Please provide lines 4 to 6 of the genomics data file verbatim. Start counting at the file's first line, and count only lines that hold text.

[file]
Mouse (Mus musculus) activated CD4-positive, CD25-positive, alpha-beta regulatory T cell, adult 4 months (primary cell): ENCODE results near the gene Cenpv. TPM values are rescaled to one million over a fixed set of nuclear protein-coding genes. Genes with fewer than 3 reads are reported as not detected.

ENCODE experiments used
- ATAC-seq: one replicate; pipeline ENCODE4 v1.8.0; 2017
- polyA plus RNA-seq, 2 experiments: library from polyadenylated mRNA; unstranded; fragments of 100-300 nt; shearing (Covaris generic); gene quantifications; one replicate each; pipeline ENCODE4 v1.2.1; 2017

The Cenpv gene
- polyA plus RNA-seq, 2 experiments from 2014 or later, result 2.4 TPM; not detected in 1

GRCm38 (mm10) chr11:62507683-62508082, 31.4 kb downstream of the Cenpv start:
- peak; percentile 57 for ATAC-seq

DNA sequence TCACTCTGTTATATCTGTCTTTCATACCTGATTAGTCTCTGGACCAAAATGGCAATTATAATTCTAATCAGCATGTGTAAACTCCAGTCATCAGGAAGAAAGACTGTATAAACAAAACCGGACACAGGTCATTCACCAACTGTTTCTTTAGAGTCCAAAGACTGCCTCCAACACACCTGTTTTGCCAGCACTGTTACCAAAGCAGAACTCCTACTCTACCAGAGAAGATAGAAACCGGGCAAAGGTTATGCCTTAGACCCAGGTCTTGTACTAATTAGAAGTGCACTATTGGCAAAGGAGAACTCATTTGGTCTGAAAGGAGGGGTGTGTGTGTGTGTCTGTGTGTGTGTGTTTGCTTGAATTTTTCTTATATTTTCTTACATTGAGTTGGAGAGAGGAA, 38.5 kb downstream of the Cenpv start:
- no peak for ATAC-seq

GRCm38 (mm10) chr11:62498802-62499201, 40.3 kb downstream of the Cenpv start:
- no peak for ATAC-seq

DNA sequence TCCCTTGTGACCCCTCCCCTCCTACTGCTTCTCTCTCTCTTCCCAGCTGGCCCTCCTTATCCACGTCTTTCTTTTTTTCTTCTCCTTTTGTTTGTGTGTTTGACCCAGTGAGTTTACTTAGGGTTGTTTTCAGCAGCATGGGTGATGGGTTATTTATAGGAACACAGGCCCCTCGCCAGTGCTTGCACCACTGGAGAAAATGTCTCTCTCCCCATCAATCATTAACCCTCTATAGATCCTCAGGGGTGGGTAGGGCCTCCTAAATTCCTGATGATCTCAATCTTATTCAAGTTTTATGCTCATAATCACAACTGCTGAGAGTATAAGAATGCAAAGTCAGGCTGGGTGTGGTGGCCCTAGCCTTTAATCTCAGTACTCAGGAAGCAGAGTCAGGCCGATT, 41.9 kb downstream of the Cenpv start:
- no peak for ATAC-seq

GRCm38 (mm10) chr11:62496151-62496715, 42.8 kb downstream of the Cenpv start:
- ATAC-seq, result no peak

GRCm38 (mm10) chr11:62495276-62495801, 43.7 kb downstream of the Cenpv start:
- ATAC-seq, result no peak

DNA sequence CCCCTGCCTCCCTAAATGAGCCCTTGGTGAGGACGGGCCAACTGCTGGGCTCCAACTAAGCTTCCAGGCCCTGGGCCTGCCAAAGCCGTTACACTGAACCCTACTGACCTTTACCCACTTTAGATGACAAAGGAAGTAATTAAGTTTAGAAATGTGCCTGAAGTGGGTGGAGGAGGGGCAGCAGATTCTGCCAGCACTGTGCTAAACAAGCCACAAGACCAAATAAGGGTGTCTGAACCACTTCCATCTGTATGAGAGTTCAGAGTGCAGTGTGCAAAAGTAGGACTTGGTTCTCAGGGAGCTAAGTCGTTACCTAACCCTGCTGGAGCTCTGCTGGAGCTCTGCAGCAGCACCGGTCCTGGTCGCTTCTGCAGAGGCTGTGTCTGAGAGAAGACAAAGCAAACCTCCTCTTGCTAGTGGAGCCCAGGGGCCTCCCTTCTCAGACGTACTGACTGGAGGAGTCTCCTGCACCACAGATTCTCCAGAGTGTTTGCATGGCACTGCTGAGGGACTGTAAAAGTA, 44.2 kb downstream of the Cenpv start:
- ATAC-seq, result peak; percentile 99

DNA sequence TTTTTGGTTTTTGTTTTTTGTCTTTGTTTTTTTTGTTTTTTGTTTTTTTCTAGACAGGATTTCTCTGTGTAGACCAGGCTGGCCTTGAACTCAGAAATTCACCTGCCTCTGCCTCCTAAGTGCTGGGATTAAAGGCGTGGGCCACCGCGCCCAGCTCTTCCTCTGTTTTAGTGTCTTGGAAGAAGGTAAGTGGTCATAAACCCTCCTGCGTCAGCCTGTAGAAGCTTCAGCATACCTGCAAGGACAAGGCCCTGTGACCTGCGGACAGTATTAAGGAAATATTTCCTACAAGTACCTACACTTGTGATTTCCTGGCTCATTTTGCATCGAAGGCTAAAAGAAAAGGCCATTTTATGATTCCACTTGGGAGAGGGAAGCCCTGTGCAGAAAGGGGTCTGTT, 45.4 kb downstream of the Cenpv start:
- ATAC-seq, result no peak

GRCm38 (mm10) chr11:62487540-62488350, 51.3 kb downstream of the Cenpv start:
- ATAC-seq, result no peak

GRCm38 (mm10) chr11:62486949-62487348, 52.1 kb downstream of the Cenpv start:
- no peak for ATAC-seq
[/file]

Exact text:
- polyA plus RNA-seq, 2 experiments: library from polyadenylated mRNA; unstranded; fragments of 100-300 nt; shearing (Covaris generic); gene quantifications; one replicate each; pipeline ENCODE4 v1.2.1; 2017

The Cenpv gene
- polyA plus RNA-seq, 2 experiments from 2014 or later, result 2.4 TPM; not detected in 1